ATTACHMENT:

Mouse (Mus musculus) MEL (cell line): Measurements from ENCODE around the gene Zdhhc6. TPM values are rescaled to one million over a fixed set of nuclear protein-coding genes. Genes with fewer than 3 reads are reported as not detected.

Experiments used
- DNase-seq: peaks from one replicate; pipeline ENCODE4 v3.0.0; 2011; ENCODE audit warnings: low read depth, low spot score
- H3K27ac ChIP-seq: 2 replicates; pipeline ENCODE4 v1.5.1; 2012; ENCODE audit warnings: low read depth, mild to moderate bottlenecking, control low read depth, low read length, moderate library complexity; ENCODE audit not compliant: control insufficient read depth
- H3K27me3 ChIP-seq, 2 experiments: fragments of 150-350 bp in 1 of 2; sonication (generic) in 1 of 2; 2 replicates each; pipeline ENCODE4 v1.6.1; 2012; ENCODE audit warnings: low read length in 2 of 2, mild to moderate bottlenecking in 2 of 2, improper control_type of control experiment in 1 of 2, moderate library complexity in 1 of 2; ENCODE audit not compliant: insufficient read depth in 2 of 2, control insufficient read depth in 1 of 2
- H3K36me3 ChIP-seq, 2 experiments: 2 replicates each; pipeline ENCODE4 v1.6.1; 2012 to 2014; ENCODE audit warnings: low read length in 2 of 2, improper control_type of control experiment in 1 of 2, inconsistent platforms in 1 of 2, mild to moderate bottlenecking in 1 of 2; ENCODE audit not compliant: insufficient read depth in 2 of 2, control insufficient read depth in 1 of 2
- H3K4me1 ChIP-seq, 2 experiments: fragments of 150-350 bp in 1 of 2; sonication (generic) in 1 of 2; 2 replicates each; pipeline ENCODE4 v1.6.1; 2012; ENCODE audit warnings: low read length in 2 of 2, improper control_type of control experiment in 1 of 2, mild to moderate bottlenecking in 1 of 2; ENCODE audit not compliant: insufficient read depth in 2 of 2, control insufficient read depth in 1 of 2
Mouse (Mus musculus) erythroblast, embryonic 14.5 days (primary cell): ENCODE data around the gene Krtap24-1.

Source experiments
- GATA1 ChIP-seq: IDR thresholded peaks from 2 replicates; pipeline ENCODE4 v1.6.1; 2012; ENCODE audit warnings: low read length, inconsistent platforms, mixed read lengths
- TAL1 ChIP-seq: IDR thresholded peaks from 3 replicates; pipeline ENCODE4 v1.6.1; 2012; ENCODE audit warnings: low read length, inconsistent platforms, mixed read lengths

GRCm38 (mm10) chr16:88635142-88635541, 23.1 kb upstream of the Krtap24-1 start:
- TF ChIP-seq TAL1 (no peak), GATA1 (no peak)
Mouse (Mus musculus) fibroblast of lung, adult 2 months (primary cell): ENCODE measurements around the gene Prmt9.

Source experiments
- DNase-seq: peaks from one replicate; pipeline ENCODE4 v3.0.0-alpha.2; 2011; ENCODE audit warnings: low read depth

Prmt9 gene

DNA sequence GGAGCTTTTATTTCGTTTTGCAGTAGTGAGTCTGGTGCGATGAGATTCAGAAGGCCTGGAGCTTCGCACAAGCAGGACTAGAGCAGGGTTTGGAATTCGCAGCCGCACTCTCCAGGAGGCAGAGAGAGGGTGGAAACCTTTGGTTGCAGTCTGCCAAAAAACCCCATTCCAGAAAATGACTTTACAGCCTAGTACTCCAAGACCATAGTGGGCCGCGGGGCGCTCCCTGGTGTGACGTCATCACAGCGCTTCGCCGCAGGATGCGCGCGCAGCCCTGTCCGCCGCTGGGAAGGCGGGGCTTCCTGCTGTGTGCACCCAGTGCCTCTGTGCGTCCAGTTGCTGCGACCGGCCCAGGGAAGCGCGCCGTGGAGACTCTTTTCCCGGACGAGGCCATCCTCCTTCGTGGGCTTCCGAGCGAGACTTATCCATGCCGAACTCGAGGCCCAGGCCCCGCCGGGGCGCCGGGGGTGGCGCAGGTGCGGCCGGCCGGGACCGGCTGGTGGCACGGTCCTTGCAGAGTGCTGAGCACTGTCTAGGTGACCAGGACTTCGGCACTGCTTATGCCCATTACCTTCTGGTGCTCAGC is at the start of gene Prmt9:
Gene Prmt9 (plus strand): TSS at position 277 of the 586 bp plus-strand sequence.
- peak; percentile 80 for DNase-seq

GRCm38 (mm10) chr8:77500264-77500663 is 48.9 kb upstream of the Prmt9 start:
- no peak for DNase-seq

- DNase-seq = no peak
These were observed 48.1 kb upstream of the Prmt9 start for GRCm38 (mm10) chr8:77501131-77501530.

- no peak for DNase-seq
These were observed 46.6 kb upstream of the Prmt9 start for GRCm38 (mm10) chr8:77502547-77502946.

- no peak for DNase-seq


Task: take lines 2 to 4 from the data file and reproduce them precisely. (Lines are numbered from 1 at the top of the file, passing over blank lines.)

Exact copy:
Experiments used
- DNase-seq: peaks from one replicate; pipeline ENCODE4 v3.0.0; 2011; ENCODE audit warnings: low read depth, low spot score
- H3K27ac ChIP-seq: 2 replicates; pipeline ENCODE4 v1.5.1; 2012; ENCODE audit warnings: low read depth, mild to moderate bottlenecking, control low read depth, low read length, moderate library complexity; ENCODE audit not compliant: control insufficient read depth